Hall Jackson Kelley was a writer and teacher from New England known for his strong advocacy for western settlement of the Oregon Country in the 1830s.
He was born in Northwood, New Hampshire, on February 24, 1790, to Benjamin Kelley, a physician, and Mary Gile. He attended an academy in Gilmanton, New Hampshire, where the family had moved. When he was just 16 years old, he left school and was teaching in Hallowell, Maine. A few years later, he attended Middlebury College in Middlebury, Vermont, where he graduated with a Master of Arts degree in 1814.
He married Mary Baldwin, daughter of a minister, on May 4, 1815, and began teaching in public schools. Unfortunately, his wife died just a year later. He worked as a school principal in Boston, Massachusetts, from 1818-1823 and, while there, attended Harvard College in 1820. He was married for a second time to Mary Perry in April 1822.
Early on, Kelley became interested in the settlement of the American West after reading about the Lewis & Clark Expedition and Wilson Price Hunt Expedition. In 1828 he began to act on those interests. That year he tried to organize a group expedition to Oregon but could not get the funds for outfitting. That same year, he began lobbying the United States Legislature for funding the “American Society for Encouraging the Settlement of the Oregon Territory.” This included a memorial to Congress in February that laid out plans for a city where the Columbia River meets the Willamette River (present-day Portland, Oregon) and a proposal to name mountains in the Cascade Range after US presidents.
At the time, the Oregon Country was officially under the joint administration of the United States and Britain according to the Anglo-American Convention of 1818. However, it was effectively controlled by the British Hudson’s Bay Company, which actively discouraged U.S. settlement.
Despite the discouragement of the Hudson’s Bay Company, Congress incorporated the American Society for Encouraging the Settlement of the Oregon Territory in 1829.
During this time Kelley also wrote numerous articles encouraging U.S. settlers to move into Oregon Country. In 1830, he published a Geographical Memoir of Oregon, which contained the first map of that territory ever compiled and a settlement guide for prospective emigrants.
In 1831 Kelley sought to undertake an expedition to the west with Nathaniel Jarvis Wyeth of Boston. But, after having made arrangements to send out a party of several hundred people, the plan was abandoned at the last moment. The next year Wyeth went west without Kelley, having attracted investors in Boston. The same year, Kelley’s writings inspired Benjamin Bonneville to undertake his 1832 expedition to the West.
In 1833, Kelley finally set out with a small party for the West, traveling first to New Orleans, Louisiana, where, to Kelley’s great personal loss, most of the men left the expedition. Hoping to salvage his expedition, he sailed south to Veracruz, Mexico, where he organized a party of Americans who had settled at Monterey. The party crossed from Mexico into California, where Kelley encountered a known fur trapper and trader, Ewing Young, who was traveling into the Oregon Country backed by the missionary Jason Lee.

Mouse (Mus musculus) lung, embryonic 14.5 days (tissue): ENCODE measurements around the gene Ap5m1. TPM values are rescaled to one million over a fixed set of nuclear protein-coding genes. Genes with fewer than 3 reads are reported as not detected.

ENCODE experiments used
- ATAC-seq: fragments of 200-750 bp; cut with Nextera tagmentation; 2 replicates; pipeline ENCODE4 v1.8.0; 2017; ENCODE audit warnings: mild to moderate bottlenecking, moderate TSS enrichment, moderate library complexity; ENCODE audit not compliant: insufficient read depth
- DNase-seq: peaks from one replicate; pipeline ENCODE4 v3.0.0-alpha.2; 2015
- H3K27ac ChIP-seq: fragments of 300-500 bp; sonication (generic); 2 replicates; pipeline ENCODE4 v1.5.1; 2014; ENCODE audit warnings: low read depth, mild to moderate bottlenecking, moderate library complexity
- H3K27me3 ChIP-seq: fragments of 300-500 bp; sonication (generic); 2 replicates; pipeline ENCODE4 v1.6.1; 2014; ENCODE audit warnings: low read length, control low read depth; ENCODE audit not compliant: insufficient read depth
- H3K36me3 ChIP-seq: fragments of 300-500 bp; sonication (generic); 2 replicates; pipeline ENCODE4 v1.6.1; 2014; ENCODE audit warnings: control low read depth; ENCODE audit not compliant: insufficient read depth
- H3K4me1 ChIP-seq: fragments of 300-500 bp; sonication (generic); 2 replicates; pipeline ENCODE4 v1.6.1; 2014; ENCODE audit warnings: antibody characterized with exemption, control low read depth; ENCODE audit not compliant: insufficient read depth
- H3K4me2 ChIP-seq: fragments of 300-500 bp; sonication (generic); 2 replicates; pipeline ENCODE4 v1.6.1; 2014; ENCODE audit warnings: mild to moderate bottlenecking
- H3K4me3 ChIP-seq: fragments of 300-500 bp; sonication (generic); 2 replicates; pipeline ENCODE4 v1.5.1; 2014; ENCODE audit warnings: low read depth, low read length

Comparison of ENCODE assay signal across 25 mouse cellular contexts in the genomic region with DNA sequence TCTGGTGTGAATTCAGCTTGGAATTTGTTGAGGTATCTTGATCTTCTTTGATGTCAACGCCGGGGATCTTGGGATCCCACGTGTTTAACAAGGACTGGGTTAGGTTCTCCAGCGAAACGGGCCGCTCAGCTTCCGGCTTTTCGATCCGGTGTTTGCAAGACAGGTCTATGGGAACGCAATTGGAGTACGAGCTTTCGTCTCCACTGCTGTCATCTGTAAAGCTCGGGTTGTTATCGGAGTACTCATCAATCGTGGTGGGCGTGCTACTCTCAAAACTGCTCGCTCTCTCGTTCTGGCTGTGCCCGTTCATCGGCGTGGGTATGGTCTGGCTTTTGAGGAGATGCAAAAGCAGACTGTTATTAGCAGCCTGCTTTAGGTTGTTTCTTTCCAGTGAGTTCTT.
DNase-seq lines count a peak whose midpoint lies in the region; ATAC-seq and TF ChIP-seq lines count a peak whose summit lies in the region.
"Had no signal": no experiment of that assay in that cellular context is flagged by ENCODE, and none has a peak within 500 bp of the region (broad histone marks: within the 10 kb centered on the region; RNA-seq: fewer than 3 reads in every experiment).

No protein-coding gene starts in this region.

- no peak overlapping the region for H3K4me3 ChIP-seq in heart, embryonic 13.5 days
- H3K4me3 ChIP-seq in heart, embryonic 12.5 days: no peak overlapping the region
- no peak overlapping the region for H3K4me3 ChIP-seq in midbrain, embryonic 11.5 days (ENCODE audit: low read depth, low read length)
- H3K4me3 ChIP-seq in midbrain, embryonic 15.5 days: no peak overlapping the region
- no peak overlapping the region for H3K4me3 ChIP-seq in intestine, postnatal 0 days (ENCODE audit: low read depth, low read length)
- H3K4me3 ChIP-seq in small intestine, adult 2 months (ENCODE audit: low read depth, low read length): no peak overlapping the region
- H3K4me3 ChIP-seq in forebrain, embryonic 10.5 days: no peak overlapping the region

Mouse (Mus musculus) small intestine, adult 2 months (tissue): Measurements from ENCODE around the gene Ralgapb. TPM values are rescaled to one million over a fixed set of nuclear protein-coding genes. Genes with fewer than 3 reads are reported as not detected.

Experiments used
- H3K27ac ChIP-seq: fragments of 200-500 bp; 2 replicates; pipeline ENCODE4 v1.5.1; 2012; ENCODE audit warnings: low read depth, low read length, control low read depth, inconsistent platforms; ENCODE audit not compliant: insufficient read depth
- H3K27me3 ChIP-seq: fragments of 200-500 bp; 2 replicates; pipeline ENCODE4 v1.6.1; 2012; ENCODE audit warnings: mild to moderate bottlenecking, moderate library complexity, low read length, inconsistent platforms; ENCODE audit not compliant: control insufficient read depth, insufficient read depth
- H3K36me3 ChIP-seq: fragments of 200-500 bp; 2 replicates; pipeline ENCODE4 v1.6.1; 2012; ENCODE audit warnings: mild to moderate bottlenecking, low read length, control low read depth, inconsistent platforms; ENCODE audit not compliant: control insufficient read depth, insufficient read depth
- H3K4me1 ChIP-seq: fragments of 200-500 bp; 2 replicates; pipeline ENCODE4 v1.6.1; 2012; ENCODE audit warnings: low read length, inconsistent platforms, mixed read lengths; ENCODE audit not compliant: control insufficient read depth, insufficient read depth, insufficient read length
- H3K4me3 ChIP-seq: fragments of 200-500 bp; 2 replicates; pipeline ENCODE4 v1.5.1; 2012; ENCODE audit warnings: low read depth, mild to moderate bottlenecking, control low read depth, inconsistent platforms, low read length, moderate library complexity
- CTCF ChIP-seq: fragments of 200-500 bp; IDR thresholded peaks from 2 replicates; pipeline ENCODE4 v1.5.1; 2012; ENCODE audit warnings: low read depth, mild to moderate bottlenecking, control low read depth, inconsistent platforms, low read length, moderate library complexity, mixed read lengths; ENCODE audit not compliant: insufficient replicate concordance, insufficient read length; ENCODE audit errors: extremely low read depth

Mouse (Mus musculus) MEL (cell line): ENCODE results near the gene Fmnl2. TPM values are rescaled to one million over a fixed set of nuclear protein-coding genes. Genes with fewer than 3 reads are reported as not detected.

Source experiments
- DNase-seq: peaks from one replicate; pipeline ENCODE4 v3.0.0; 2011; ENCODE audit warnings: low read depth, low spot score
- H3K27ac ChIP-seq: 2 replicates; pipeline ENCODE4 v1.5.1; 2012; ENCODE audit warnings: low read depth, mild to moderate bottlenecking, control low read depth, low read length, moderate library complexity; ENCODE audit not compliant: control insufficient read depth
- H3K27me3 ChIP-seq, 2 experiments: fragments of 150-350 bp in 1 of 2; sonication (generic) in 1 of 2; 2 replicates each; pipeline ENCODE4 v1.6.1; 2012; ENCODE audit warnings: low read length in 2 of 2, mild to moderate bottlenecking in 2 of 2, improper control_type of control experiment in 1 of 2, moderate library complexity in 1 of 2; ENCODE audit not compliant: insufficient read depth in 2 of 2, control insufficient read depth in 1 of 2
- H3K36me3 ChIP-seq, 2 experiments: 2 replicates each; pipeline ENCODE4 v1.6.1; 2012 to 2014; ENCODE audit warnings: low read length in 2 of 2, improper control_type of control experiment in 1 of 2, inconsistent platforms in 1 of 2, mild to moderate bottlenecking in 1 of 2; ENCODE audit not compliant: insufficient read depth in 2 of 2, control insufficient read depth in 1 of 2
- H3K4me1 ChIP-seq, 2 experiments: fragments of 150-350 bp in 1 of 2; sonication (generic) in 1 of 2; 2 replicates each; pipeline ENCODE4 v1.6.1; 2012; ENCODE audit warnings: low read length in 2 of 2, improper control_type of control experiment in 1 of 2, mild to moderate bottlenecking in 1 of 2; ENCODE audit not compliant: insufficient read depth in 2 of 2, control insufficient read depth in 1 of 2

Kelley invited Ewing Young to accompany him north to Oregon, but Young at first declined. However, he soon changed his mind, and the group, which included Webley John Hauxhurst and Joseph Gale, both prominent figures in the Willamette Valley, set out in July 1834.
On the trip north, Kelley fell ill with malaria among the Coquille tribe in the Umpqua River Valley near present-day Roseburg, Oregon. He was rescued by Michel LaFramboise, a Hudson’s Bay Company employee at Fort Umpqua.
Kelley wrote of the experience:
“Captain (LaFramboise) engaged an Indian chief to take me in a canoe forty or fifty miles down the Umpqua. At first, the chief declined, saying that the upper part of the river was not navigable. Finally, in view of a bountiful reward, he consented to try… At the landing, the faithful Indian received of my property, a fine horse, saddle and bridle, a salmon knife, and a scarlet velvet sash and was satisfied.”
On October 27, 1834, Kelley and the party arrived at the Columbia River, where they were almost at once evicted by Dr. John McLoughlin, the district chief at Fort Vancouver, Washington. However, McLoughlin gave him passage in 1835 to Hawaii. From there, Kelley found a ship and sailed home to Boston, broken in health and fortune.
Kelley continued to write newspaper articles and memoirs based on his trip that encouraged Americans to settle in Oregon. In February 1839, parts of his memoirs and a finely engraved map showing the “Territory of Oregon” were presented to the United States Congress. The map was compiled by the United States Bureau of Topographical Engineers in 1838.
In 1851 Kelley petitioned Congress for reimbursement for his expenses on the 1834 trip but was unsuccessful.
Kelley spent his later years in Three Rivers, Massachusetts. In 1868, he wrote A History of the Settlement of Oregon and of the Interior of Upper California, and of Persecutions and Afflictions of Forty Years’ Continuance endured by the Author. By that time, emigrants on the Oregon Trail had already numbered into the tens of thousands.
Hall Jackson Kelley died in Palmer, Massachusetts, on January 20, 1874, at the age of 83.
© Kathy Alexander/Legends of America, updated December 2022.
Oregon Trail – Pathway to the West
Trappers, Traders & Pathfinders
American National Biography
Temple, Josiah Howard; History of the Town of Palmer, Massachusetts, Town of Palmer, 1889